On May 31st, 2018, Michigan Macomb County Executive Mark Hackel was the victim of an unfortunate crime. At about 4:00 AM that morning, a thief broke into Hackel’s car, stealing his lawfully registered 40-caliber semi-automatic Glock from his car’s central console. If it wasn’t for his neighbor tipping him off, however, he may have never known to check his car – there were no signs of a break-in, after all.
Thanks to a recording of the incident on his security camera, Hackel was able to discern the nature of the crime. Using a device to mimic the signal from the car’s key fob, the perpetrator was able to easily unlock the vehicle and get inside. This type of hack is unfortunately rather common – with several incidents of luxury vehicles being broken into in this exact same fashion. The issue comes with the added features one gets access to with a higher-end vehicle, such as remote starting and climate control capabilities. Any interface that allows a vehicle to communicate with a device outside of its chassis has the potential to be exploited and abused, putting the vehicle and its owner at risk.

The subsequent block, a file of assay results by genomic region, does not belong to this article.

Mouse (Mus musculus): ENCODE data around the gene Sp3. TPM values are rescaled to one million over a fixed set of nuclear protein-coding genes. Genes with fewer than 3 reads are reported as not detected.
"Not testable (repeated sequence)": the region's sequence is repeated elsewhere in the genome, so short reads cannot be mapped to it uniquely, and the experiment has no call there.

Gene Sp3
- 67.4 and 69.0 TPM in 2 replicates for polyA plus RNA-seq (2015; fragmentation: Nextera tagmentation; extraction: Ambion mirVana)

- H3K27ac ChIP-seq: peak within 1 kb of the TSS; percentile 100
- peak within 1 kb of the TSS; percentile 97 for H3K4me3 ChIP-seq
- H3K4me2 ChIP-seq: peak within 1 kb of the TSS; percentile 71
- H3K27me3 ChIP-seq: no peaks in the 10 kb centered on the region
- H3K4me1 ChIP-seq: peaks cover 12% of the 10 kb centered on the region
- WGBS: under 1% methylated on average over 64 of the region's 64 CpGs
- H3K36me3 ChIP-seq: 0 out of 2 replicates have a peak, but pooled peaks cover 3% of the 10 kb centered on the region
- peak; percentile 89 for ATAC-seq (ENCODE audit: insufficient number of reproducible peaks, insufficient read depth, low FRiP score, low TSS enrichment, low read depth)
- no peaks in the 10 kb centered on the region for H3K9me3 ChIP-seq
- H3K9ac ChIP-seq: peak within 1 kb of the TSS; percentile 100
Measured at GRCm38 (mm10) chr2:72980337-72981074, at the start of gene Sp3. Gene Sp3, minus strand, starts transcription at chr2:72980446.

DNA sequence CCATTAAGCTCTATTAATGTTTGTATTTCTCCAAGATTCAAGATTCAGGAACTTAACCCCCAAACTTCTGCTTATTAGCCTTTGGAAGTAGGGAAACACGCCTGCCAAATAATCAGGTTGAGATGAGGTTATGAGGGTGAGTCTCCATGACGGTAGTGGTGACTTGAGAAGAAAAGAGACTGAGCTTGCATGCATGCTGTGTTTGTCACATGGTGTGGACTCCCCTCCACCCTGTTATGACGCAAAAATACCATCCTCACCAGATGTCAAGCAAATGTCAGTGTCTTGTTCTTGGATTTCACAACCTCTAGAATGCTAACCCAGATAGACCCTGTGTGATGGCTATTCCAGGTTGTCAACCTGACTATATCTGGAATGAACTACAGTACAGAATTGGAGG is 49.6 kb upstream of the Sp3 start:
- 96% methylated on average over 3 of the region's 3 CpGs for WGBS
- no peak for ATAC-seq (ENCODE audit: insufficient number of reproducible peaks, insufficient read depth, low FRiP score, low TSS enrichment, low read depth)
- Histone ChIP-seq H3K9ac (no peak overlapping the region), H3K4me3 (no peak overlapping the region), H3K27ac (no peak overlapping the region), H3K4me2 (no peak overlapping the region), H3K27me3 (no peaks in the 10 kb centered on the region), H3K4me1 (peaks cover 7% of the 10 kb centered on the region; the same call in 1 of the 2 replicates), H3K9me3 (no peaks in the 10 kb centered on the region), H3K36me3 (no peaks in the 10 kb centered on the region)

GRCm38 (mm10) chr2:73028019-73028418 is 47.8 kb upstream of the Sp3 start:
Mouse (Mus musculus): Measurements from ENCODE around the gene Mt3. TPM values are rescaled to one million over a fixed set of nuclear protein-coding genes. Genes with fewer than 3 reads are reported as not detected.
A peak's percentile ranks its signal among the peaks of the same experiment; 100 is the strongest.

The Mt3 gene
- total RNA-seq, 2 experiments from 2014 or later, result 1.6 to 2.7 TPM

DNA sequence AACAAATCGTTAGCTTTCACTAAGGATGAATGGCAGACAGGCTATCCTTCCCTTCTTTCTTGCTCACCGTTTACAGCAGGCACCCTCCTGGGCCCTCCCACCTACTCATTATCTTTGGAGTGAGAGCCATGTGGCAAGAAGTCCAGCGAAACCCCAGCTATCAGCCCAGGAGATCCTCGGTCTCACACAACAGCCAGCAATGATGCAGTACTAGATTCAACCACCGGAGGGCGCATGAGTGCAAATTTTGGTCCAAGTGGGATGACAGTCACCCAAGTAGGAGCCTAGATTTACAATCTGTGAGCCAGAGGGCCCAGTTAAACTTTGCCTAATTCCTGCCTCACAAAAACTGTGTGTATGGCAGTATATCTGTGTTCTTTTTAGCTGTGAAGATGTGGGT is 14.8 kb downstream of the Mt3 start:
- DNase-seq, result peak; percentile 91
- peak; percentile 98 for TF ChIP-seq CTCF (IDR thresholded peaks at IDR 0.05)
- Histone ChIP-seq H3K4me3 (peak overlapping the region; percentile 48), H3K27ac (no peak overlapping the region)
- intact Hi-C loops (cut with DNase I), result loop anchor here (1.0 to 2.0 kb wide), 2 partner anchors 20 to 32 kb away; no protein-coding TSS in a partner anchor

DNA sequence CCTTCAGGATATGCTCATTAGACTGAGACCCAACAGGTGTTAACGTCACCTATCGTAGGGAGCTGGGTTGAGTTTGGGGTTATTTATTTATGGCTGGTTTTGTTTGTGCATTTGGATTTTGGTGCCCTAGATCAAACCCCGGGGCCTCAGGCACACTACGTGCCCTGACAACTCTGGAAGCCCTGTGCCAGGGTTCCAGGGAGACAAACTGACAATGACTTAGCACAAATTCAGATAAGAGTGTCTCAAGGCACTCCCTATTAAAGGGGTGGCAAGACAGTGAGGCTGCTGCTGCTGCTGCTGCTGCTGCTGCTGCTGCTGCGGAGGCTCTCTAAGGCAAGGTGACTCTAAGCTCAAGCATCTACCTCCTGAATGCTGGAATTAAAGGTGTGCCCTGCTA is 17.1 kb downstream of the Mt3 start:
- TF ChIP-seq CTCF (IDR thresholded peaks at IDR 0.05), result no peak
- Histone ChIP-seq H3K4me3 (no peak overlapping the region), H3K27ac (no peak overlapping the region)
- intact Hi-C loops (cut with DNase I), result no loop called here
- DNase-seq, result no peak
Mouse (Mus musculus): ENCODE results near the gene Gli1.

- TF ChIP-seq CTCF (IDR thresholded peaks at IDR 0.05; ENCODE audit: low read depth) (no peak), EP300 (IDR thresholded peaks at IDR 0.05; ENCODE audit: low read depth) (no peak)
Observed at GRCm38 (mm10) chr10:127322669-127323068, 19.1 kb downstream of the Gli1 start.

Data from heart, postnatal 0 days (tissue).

This incident serves as a stark reminder of the looming danger that is automotive cyber-crime. While the vast majority of the public isn’t aware of the threat, it is slowly making itself a reality by preying on those unaware vehicle owners vulnerable to such exploitation. With even a county executive falling victim to such a crime, the public can no longer ignore the fact that this threat is already at their doorsteps. The fight against car hackers is not a new one, however. With improved community awareness and cutting-edge innovations in the automotive cybersecurity field from Trillium, the fight against automotive cyber-terrorism is far from an unwinnable one.